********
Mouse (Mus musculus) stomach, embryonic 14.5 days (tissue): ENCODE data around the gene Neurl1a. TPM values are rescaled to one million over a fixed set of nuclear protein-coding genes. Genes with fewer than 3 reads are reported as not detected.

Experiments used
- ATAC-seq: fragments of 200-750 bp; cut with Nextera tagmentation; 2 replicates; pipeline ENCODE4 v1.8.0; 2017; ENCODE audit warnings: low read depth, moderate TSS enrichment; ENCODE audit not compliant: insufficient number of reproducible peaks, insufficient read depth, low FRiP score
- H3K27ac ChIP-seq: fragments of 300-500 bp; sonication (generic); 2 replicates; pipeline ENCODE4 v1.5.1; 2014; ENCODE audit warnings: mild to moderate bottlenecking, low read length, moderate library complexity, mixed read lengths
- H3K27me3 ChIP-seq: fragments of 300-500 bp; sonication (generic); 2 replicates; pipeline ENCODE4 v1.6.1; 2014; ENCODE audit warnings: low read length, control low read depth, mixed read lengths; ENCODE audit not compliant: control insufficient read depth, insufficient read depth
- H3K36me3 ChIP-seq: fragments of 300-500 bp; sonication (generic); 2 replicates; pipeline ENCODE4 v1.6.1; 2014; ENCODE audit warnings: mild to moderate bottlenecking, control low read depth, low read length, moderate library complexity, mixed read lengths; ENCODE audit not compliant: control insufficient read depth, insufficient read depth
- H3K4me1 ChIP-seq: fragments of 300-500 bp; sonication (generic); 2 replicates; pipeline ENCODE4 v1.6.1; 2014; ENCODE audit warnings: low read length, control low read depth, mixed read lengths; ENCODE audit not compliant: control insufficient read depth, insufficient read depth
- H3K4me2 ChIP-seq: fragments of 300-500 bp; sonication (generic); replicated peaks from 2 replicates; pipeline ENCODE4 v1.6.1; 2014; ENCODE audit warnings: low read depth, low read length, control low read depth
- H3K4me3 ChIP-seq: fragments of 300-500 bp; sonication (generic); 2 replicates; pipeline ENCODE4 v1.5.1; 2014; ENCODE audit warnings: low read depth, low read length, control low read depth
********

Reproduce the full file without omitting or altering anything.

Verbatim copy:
Mouse (Mus musculus) stomach, embryonic 14.5 days (tissue): ENCODE data around the gene Neurl1a. TPM values are rescaled to one million over a fixed set of nuclear protein-coding genes. Genes with fewer than 3 reads are reported as not detected.

Experiments used
- ATAC-seq: fragments of 200-750 bp; cut with Nextera tagmentation; 2 replicates; pipeline ENCODE4 v1.8.0; 2017; ENCODE audit warnings: low read depth, moderate TSS enrichment; ENCODE audit not compliant: insufficient number of reproducible peaks, insufficient read depth, low FRiP score
- H3K27ac ChIP-seq: fragments of 300-500 bp; sonication (generic); 2 replicates; pipeline ENCODE4 v1.5.1; 2014; ENCODE audit warnings: mild to moderate bottlenecking, low read length, moderate library complexity, mixed read lengths
- H3K27me3 ChIP-seq: fragments of 300-500 bp; sonication (generic); 2 replicates; pipeline ENCODE4 v1.6.1; 2014; ENCODE audit warnings: low read length, control low read depth, mixed read lengths; ENCODE audit not compliant: control insufficient read depth, insufficient read depth
- H3K36me3 ChIP-seq: fragments of 300-500 bp; sonication (generic); 2 replicates; pipeline ENCODE4 v1.6.1; 2014; ENCODE audit warnings: mild to moderate bottlenecking, control low read depth, low read length, moderate library complexity, mixed read lengths; ENCODE audit not compliant: control insufficient read depth, insufficient read depth
- H3K4me1 ChIP-seq: fragments of 300-500 bp; sonication (generic); 2 replicates; pipeline ENCODE4 v1.6.1; 2014; ENCODE audit warnings: low read length, control low read depth, mixed read lengths; ENCODE audit not compliant: control insufficient read depth, insufficient read depth
- H3K4me2 ChIP-seq: fragments of 300-500 bp; sonication (generic); replicated peaks from 2 replicates; pipeline ENCODE4 v1.6.1; 2014; ENCODE audit warnings: low read depth, low read length, control low read depth
- H3K4me3 ChIP-seq: fragments of 300-500 bp; sonication (generic); 2 replicates; pipeline ENCODE4 v1.5.1; 2014; ENCODE audit warnings: low read depth, low read length, control low read depth